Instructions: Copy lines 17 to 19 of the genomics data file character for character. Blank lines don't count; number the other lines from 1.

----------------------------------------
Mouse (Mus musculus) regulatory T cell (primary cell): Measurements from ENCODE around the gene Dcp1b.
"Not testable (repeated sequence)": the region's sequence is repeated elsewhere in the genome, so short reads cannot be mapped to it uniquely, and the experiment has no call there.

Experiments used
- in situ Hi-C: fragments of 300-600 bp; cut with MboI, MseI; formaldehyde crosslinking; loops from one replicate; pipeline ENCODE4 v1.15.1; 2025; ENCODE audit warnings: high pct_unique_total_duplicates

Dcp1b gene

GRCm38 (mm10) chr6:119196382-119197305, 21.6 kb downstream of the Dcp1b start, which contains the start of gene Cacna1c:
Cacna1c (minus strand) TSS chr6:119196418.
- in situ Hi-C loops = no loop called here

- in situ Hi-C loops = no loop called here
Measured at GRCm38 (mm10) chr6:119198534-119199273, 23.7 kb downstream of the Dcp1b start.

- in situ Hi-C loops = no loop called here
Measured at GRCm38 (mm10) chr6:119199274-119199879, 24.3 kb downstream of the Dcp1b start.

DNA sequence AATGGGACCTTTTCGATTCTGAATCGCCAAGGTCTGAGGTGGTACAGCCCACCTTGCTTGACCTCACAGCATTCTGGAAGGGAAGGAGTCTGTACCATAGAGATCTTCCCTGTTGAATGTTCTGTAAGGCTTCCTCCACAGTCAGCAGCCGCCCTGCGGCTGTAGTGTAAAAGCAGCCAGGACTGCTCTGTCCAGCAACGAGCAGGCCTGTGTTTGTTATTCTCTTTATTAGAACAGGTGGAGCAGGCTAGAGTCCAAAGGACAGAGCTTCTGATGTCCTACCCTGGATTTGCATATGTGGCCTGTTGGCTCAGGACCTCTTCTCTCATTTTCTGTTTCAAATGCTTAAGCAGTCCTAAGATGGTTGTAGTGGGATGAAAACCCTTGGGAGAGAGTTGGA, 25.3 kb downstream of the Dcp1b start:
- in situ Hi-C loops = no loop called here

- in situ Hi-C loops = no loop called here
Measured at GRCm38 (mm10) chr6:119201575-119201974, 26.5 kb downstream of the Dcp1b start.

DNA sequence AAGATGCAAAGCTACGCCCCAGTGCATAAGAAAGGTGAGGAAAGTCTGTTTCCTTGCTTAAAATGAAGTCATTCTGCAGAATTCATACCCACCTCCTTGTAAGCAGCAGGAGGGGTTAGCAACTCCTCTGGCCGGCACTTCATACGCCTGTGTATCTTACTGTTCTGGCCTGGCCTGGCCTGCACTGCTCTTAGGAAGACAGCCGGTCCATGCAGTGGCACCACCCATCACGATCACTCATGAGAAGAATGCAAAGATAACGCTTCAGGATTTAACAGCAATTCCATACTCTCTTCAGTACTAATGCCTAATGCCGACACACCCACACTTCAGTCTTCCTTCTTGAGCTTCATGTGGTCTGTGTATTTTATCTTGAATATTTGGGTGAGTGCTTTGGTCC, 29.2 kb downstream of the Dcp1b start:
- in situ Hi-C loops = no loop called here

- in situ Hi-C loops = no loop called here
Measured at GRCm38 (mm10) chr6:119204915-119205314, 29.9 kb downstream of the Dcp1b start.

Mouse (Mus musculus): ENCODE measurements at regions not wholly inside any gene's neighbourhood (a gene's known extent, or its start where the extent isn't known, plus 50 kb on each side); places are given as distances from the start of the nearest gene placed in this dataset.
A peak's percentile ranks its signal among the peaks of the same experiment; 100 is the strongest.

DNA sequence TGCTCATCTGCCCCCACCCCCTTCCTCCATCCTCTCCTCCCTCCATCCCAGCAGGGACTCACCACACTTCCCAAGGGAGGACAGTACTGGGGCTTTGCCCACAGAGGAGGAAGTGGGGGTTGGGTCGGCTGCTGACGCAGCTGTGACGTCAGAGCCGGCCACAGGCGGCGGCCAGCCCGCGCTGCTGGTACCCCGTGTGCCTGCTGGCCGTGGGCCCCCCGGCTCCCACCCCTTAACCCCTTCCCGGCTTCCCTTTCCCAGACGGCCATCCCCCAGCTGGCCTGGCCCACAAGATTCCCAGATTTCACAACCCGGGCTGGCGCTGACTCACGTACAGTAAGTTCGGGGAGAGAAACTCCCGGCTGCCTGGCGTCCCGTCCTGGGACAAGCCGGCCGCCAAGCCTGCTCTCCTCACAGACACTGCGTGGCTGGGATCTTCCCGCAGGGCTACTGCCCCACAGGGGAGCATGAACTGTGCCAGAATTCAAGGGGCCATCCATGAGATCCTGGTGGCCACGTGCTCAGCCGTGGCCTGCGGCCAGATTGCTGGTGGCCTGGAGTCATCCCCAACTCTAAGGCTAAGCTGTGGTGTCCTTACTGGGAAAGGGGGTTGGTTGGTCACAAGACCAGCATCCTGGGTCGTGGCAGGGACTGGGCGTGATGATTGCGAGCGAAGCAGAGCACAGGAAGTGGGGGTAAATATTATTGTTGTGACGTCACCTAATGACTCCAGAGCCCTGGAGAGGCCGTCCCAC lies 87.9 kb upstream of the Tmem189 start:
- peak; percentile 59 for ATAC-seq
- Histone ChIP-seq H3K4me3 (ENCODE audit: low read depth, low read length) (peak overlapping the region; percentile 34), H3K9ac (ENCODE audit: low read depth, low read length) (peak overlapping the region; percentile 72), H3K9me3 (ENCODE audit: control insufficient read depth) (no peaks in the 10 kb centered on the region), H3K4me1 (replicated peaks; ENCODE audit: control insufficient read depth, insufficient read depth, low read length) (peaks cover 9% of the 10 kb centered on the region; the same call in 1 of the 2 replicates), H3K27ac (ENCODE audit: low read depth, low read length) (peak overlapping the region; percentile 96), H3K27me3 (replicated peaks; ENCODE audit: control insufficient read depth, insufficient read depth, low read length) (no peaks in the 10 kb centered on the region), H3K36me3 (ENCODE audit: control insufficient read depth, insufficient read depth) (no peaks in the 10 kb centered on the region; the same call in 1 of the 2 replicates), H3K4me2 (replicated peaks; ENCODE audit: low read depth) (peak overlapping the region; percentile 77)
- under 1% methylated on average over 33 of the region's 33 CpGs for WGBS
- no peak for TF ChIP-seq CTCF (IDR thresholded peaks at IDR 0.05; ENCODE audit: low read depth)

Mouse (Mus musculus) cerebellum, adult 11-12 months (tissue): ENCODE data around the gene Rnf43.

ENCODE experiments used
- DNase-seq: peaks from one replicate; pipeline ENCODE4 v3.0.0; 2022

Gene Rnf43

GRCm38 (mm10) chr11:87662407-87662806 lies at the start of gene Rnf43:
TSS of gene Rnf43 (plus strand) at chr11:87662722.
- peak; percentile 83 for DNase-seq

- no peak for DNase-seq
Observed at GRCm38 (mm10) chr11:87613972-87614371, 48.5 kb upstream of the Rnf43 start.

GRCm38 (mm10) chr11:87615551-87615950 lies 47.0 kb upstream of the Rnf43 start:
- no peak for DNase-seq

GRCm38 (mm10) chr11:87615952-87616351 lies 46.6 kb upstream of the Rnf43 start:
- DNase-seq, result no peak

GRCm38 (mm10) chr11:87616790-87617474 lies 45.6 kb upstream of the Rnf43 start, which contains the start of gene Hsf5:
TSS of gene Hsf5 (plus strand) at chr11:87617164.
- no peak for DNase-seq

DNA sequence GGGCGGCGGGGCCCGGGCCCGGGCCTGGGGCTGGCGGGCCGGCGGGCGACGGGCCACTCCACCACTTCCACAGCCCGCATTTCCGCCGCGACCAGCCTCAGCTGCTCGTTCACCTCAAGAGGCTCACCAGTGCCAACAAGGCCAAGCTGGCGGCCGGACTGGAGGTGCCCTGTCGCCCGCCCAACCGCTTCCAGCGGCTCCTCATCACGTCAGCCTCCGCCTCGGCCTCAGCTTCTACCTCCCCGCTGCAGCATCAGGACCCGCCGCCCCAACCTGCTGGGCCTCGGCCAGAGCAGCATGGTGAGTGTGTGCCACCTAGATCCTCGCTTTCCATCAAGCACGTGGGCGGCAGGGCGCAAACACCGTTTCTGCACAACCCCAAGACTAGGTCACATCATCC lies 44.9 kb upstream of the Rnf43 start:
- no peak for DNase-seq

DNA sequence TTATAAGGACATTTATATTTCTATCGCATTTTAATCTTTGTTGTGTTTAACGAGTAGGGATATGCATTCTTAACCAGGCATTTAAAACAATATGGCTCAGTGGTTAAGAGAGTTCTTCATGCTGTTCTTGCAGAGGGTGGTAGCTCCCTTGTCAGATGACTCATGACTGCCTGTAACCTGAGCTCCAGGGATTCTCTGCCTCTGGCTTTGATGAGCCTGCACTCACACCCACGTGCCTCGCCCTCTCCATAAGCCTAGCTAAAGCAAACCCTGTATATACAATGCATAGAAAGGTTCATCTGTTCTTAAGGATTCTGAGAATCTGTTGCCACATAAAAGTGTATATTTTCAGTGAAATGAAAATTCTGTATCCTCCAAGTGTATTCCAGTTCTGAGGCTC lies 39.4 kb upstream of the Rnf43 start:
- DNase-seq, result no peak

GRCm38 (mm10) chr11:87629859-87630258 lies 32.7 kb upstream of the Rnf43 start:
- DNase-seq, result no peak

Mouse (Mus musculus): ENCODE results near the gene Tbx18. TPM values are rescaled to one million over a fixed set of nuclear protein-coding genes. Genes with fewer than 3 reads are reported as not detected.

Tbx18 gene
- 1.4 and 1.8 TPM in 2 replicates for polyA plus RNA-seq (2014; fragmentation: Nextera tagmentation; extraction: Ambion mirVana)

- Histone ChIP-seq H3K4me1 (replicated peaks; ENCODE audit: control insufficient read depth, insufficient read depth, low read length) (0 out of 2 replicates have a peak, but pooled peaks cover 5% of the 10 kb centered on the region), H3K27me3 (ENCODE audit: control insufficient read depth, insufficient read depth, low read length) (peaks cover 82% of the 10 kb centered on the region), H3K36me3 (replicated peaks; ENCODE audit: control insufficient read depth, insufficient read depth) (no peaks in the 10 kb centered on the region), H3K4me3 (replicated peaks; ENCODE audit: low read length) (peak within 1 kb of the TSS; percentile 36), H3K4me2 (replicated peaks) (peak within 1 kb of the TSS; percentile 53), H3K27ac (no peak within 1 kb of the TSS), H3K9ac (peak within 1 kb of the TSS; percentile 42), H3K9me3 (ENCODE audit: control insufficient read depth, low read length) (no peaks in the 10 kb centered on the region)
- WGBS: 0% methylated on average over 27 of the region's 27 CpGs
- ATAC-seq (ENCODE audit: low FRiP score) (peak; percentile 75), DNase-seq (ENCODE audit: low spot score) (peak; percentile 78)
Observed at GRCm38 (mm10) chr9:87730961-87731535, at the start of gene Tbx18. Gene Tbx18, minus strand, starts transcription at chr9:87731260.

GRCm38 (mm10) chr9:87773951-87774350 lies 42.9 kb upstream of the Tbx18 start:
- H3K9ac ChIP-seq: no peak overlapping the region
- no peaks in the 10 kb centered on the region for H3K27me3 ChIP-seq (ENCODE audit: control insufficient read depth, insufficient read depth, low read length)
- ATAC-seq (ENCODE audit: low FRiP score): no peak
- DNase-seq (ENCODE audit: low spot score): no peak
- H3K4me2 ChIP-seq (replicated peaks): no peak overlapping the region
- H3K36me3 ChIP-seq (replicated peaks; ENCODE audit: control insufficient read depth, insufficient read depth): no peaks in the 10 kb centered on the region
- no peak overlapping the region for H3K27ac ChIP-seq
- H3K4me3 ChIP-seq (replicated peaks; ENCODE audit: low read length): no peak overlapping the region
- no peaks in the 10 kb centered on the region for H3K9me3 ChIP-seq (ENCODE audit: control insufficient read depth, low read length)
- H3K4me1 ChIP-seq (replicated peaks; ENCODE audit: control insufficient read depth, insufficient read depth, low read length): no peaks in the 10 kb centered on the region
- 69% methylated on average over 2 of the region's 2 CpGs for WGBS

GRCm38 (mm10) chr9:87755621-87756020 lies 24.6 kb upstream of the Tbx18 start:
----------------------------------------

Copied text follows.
DNA sequence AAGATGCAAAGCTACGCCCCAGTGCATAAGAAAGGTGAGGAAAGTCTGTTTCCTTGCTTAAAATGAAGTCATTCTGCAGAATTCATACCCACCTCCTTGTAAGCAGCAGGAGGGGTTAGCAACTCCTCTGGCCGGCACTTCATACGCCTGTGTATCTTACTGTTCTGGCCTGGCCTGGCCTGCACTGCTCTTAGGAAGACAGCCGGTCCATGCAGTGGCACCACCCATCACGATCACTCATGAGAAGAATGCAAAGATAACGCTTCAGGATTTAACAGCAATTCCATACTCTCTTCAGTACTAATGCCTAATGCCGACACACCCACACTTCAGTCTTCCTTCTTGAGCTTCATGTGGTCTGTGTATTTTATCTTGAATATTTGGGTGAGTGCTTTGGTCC, 29.2 kb downstream of the Dcp1b start:
- in situ Hi-C loops = no loop called here

- in situ Hi-C loops = no loop called here